Really the biggest drawback to DLSS 3 is that currently, only a small number of games support this feature. Although just like DLSS 2, support for DLSS 3 should increase over time.
Another improvement with Ada Lovelace that the RTX 4070 benefits from is increased ray tracing performance. Ray tracing can greatly enhance the lighting, shadow and reflections in games, but has traditionally incurred a fairly dramatic performance hit. With the Nvidia 40 series of cards, ray tracing performance has seen some improvement thanks to Shader Execution Reordering, which Nvidia claims can improve ray tracing performance by about 25%.
You might have seen VRAM mentioned a lot lately in PC gaming news. It seems people don’t have enough, and games just need more and more. But what even is VRAM?
VRAM is a type of memory used by GPUs to store data related to a game’s textures, models, shaders and other graphical assets. VRAM is essential in rendering the frames that you see while playing a game and bad things tend to happen when that VRAM runs out of space. At best you’ll get some weird graphical glitches and at worst, the game will crash.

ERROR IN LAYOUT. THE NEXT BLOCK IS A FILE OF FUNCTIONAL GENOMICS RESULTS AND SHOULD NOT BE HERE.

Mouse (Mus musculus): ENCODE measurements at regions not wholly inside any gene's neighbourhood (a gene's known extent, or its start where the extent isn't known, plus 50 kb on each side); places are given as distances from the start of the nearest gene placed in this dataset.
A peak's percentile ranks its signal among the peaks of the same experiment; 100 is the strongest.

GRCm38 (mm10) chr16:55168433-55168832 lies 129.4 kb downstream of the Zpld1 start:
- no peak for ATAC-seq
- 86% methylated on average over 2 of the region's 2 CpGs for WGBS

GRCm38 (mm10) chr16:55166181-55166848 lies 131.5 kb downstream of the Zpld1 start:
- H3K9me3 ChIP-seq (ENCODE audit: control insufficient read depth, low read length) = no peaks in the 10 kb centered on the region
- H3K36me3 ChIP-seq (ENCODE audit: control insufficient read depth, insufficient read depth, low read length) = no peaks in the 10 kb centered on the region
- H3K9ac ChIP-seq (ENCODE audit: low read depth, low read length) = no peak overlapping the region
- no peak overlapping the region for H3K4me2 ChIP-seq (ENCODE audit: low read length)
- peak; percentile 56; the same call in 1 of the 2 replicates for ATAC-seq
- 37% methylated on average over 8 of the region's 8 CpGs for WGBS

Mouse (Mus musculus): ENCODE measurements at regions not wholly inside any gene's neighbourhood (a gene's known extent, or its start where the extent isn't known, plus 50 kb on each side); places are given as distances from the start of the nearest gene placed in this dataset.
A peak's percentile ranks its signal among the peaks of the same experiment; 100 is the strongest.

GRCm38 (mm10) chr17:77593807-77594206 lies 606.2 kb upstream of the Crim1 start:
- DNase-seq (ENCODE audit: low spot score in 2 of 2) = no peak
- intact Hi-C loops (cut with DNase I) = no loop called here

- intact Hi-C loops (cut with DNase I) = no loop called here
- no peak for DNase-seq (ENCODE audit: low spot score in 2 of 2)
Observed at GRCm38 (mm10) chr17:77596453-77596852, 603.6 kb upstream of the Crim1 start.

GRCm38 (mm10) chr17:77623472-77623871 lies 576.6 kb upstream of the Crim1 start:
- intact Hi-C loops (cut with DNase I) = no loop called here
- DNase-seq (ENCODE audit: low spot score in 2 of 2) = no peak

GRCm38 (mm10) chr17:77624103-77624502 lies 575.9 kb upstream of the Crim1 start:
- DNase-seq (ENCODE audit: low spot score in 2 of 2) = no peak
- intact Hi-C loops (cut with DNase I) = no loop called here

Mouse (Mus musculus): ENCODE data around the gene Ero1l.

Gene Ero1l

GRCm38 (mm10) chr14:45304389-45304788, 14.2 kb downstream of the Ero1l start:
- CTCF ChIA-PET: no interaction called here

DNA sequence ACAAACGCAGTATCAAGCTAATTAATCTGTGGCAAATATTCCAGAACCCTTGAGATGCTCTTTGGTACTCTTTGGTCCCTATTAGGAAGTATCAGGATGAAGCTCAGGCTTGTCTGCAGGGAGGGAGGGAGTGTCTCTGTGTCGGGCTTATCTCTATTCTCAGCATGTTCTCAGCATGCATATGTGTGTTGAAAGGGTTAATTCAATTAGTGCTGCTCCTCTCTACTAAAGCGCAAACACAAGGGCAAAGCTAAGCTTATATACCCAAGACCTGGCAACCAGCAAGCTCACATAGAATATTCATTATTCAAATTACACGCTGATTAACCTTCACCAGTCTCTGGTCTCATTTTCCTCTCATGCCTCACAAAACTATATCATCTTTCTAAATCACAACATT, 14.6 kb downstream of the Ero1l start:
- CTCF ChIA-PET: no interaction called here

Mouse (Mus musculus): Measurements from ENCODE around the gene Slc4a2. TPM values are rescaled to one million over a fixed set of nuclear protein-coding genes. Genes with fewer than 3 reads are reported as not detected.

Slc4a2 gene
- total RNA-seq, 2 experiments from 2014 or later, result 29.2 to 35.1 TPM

The problem is, VRAM usage in games just keeps increasing and people are finding older and newer graphics cards unable to play some of the latest releases. Even if your card can get a decent framerate, the game might simply use too much VRAM and crash in the middle of gameplay.
The good news is that the RTX 4070 comes equipped with 12GB of VRAM, which should handle most games without issue at 1080 or 1440, although increasingly 12GB may be seen as the new bare minimum. For example, the newly released Resident Evil 4 remake can use more than 15GB of VRAM on the highest settings, but disabling features such as ray tracing or lowering the resolution can help reduce this usage. This just means that when you’re playing around with the graphic settings, you’ll want to keep VRAM usage to under 12GB.